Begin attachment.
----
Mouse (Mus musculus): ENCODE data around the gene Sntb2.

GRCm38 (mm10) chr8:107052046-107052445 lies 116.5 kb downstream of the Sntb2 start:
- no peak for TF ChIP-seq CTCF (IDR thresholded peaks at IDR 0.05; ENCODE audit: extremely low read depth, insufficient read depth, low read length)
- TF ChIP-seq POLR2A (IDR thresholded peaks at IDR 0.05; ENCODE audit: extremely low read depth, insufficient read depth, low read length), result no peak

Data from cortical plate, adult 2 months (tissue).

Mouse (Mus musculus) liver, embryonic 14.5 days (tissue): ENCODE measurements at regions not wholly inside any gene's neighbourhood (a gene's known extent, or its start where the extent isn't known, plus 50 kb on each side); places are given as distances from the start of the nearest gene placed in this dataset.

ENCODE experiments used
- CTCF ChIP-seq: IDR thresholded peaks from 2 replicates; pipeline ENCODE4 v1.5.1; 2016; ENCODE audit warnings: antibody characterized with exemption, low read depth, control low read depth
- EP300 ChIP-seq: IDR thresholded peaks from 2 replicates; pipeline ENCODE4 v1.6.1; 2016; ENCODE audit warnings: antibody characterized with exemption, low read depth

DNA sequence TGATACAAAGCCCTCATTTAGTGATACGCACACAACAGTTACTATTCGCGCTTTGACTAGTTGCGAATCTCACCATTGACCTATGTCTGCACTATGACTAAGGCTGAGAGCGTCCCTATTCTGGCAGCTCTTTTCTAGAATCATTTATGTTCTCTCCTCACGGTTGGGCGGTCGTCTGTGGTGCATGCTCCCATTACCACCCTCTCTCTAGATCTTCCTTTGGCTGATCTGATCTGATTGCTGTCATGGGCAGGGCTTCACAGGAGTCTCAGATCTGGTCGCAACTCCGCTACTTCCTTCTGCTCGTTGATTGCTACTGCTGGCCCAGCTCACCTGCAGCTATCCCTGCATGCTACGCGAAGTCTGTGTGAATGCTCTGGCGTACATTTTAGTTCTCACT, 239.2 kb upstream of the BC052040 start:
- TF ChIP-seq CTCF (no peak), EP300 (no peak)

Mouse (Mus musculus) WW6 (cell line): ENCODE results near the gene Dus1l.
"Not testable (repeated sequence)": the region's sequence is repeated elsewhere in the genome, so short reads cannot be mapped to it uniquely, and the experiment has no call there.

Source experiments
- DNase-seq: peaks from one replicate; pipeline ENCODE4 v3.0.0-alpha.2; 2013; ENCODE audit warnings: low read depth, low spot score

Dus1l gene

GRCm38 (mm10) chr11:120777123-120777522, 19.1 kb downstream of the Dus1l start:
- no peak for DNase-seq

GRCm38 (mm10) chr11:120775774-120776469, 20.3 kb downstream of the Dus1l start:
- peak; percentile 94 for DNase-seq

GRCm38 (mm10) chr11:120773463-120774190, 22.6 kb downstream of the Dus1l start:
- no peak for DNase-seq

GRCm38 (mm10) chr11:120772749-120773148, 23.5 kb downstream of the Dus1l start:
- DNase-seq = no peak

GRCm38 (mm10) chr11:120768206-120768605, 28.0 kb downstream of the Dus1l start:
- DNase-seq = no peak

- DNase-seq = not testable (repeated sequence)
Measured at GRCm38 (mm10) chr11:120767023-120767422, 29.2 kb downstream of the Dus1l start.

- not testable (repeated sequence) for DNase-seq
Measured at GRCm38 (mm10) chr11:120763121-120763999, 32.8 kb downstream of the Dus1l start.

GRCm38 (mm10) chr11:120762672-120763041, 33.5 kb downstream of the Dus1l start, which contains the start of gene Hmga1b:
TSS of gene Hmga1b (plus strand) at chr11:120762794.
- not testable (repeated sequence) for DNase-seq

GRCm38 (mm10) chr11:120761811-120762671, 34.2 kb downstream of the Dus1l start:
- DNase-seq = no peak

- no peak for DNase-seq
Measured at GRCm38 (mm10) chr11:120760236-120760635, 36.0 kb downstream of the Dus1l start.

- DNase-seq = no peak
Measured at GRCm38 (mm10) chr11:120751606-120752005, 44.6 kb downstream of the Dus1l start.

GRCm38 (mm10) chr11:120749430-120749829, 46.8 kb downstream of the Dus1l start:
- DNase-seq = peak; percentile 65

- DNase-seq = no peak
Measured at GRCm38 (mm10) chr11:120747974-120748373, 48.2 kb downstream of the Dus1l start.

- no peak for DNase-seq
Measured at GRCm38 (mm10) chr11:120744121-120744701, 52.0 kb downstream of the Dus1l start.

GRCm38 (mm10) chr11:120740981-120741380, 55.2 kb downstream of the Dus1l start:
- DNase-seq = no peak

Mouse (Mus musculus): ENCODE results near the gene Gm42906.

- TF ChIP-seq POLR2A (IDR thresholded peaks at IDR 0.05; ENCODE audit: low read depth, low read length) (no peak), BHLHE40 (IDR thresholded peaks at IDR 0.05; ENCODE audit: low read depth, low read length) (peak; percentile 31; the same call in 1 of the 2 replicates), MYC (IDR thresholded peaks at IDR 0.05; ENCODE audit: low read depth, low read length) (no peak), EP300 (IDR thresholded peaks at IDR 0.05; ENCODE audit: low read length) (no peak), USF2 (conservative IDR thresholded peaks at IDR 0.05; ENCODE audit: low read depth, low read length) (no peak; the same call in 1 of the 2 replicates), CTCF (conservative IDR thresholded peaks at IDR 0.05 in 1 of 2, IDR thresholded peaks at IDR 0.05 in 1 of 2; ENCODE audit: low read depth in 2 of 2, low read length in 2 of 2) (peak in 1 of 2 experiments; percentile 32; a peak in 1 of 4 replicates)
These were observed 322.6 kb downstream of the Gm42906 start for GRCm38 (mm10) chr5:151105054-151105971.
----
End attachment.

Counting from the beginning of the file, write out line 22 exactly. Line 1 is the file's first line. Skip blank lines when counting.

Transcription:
- no peak for DNase-seq